New York Times Sunday Symposium on Electoral College, National Popular Vote Plan Bill

The June 24 New York Times has a Sunday Symposium with many letters to the editor all discussing the Electoral College and the National Popular Vote Plan. See here.


  1. David Foote · · Reply

    National Popular Vote is never, NEVER going to happen. First of all, without the approval of Congress regarding interstate compacts, it would clearly be held unconstitutional. Second, unless the feds somehow take control of every state’s presidential elections – – also an unconstitutional impossibility – – – the very thought of a nationwide popular vote recount in the event of a close election is horrific. NPV could lead to chaos. If the NPV proponents want to abolish the Electoral College, let them try, but the ONLY way it can be done is with a Constitutional amendment. If they succeed at that, I will stand back and salute; otherwise, forget it.

  2. Richard Winger · · Reply

    #1, every state elects its governor by popular vote, and that seems to work OK. If France and Mexico can use a direct popular vote to choose a president, why can’t we?

  3. Demo Rep · · Reply

    1787 top secret Federal Convention — make just enough fixes to hold the Free States and the EVIL slave States together.

    Worked until 1861-1865.

    NO uniform definition of Elector-Voter in the NPV scheme from Hell.
    Proper const. amdt –
    Uniform definition of Elector-Voter in ALL of the U.S.A.

    NONPARTISAN Approval Voting for the election of ALL Fed, State and local elected executive/judicial officers.

    NO legislative powers in any executive/judicial officers.
    TOTAL EVIL now regarding the about 6 marginal Electoral College States — nonstop EVIL pollsters with zillions of media 24/7 attack ads in such States.

  4. Paulie · · Reply

    Richard @2 They don’t have the US Constitution.

    What happens if recounts are still going on when the electoral college votes?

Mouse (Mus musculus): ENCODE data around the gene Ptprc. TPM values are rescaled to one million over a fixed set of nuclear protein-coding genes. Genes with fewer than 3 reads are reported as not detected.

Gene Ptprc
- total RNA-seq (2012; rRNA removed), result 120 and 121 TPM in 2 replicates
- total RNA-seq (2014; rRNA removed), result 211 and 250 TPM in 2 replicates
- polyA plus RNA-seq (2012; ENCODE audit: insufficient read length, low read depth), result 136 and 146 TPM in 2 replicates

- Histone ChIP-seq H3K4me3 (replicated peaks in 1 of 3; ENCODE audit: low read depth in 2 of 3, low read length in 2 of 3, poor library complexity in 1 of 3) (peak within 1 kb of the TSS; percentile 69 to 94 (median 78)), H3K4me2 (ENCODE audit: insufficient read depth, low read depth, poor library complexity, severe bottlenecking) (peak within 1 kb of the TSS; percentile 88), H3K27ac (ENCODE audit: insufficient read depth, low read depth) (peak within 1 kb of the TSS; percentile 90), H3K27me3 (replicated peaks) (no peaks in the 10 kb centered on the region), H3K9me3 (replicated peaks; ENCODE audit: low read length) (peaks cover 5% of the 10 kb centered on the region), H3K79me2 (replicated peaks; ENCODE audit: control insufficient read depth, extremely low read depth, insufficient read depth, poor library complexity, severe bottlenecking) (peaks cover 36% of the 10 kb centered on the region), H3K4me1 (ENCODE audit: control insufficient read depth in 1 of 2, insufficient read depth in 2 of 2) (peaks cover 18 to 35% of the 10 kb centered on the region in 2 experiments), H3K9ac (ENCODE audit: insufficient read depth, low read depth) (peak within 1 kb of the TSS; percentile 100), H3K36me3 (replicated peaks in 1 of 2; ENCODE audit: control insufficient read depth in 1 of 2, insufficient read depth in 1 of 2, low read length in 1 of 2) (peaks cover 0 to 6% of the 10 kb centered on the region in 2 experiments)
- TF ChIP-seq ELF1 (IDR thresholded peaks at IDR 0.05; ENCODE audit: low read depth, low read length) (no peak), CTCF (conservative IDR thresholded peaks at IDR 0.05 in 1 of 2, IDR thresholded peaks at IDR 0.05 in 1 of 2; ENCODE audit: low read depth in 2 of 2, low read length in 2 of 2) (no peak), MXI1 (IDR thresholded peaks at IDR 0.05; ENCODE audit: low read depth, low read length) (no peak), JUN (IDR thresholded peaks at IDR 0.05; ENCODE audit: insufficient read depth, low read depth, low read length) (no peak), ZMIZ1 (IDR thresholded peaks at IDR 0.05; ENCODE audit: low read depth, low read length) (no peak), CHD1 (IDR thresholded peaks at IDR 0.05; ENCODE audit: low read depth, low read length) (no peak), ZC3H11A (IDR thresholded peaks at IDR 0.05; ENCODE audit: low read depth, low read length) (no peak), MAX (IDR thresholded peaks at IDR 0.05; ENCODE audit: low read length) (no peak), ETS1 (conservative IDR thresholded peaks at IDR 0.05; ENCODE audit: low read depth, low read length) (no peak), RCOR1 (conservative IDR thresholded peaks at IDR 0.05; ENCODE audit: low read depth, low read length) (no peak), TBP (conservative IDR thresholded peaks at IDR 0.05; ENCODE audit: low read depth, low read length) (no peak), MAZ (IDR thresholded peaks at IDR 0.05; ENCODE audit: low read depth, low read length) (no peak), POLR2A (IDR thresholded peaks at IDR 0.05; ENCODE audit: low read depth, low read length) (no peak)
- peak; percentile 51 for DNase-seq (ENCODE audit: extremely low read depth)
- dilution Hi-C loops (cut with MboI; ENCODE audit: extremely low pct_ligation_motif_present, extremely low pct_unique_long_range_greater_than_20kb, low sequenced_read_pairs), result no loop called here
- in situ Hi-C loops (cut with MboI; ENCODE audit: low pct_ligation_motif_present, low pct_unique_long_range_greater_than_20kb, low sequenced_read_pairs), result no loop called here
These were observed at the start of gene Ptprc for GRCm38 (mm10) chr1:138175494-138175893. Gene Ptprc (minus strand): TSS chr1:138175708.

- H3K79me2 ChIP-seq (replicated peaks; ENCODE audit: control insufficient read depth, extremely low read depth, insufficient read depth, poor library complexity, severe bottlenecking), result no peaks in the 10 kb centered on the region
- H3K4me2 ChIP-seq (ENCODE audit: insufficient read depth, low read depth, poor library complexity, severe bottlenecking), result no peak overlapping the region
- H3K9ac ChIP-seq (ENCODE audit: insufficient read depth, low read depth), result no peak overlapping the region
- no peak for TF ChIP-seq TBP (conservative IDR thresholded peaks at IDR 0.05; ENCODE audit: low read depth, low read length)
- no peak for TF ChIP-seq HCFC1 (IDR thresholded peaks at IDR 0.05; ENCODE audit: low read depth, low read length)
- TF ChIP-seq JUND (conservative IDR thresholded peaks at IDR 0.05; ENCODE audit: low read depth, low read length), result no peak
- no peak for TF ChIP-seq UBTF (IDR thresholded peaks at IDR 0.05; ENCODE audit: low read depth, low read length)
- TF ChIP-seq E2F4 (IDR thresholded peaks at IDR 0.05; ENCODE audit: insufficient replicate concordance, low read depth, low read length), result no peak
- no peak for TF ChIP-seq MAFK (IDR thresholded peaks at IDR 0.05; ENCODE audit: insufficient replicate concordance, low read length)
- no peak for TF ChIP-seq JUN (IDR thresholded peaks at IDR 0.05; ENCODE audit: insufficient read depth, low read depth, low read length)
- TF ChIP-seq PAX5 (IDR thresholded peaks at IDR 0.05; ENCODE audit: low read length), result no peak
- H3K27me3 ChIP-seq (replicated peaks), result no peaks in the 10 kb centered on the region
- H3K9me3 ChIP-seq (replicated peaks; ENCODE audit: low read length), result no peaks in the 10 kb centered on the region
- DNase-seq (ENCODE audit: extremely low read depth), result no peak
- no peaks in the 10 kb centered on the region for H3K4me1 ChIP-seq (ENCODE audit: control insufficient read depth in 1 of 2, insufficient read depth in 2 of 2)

5. Rob Richie · · Reply

    #3 David — on recounts ,the status quo is worse. There is a significantly greater chance of the need for a consequential recount in the current system, but not time to do a well-litigated recount under current law/norms. We can change those laws/norms, which is more important to deal with the status quo than with NPV.

    If NPV needs congressional consent, it needs congressional consent. A policy change with the backing of 70% of Americans can win that consent.

    The dominant system of winner-take-all rules for allocating electors is not “more constitutional.” In fact, James Madison and many other founders strongly opposed it. See:

  6. oldgulph · · Reply

    The U.S. Constitution, existing federal statutes, and independent state statutes guarantee “finality” in presidential elections long before the inauguration day in January.

    The U.S. Constitution requires the Electoral College to meet on the same day throughout the U.S. (mid-December). This sets a final deadline for vote counts from all states. In Bush v. Gore, the Supreme Court has interpreted the federal “safe harbor” statute to mean that the deadline for the state to finalize their vote count is 6 days before the meeting of the Electoral College.

    With both the current system and National Popular Vote, all counting, recounting, and judicial proceedings must be conducted so as to reach a “final determination” prior to the common nationwide date for the meeting of the Electoral College.

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